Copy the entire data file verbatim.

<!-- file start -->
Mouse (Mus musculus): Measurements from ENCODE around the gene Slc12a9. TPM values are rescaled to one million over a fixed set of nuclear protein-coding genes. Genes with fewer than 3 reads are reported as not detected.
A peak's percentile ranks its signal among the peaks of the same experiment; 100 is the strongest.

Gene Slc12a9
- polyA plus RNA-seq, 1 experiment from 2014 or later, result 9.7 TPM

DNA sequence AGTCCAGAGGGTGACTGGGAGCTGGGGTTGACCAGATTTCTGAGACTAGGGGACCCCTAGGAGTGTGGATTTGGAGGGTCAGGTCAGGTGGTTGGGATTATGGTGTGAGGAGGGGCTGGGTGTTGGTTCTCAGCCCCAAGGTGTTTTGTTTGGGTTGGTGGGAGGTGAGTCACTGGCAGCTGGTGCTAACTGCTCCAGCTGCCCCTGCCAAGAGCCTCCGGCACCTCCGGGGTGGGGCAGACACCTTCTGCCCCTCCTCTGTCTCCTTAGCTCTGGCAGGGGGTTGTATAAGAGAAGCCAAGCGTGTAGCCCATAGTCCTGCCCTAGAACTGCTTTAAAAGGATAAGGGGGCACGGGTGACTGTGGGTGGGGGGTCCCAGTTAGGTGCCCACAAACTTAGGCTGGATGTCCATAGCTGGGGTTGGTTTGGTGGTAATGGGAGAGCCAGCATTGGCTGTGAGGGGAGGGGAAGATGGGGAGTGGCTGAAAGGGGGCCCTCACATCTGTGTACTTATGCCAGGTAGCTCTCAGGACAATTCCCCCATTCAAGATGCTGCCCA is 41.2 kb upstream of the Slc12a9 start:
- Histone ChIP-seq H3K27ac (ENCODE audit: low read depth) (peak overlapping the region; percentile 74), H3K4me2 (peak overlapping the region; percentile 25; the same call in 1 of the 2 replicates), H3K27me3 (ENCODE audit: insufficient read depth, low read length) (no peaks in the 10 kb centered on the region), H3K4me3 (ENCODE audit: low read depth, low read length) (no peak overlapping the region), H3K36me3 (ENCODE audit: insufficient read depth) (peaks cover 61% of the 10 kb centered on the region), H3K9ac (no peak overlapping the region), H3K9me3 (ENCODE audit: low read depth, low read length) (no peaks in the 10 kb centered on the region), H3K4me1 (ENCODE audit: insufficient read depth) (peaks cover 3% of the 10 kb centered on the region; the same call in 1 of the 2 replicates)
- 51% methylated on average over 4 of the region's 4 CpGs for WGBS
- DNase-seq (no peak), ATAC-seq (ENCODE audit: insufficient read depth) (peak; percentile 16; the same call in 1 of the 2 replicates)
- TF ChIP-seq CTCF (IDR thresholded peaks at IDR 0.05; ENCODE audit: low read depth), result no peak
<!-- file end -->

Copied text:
Mouse (Mus musculus): Measurements from ENCODE around the gene Slc12a9. TPM values are rescaled to one million over a fixed set of nuclear protein-coding genes. Genes with fewer than 3 reads are reported as not detected.
A peak's percentile ranks its signal among the peaks of the same experiment; 100 is the strongest.

Gene Slc12a9
- polyA plus RNA-seq, 1 experiment from 2014 or later, result 9.7 TPM

DNA sequence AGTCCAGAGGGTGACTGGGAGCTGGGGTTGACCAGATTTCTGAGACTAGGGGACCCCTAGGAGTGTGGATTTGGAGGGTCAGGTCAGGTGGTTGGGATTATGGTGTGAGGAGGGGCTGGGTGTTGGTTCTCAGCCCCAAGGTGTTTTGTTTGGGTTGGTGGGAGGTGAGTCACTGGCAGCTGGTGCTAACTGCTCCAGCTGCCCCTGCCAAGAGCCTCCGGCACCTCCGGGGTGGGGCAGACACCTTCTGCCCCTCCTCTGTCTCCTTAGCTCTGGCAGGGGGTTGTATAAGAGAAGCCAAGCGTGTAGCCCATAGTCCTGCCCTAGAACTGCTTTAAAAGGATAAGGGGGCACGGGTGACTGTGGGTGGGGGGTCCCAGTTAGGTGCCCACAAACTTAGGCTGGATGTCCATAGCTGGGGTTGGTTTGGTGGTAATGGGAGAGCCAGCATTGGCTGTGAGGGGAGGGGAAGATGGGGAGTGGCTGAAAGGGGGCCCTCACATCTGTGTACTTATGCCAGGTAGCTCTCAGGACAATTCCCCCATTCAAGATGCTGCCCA is 41.2 kb upstream of the Slc12a9 start:
- Histone ChIP-seq H3K27ac (ENCODE audit: low read depth) (peak overlapping the region; percentile 74), H3K4me2 (peak overlapping the region; percentile 25; the same call in 1 of the 2 replicates), H3K27me3 (ENCODE audit: insufficient read depth, low read length) (no peaks in the 10 kb centered on the region), H3K4me3 (ENCODE audit: low read depth, low read length) (no peak overlapping the region), H3K36me3 (ENCODE audit: insufficient read depth) (peaks cover 61% of the 10 kb centered on the region), H3K9ac (no peak overlapping the region), H3K9me3 (ENCODE audit: low read depth, low read length) (no peaks in the 10 kb centered on the region), H3K4me1 (ENCODE audit: insufficient read depth) (peaks cover 3% of the 10 kb centered on the region; the same call in 1 of the 2 replicates)
- 51% methylated on average over 4 of the region's 4 CpGs for WGBS
- DNase-seq (no peak), ATAC-seq (ENCODE audit: insufficient read depth) (peak; percentile 16; the same call in 1 of the 2 replicates)
- TF ChIP-seq CTCF (IDR thresholded peaks at IDR 0.05; ENCODE audit: low read depth), result no peak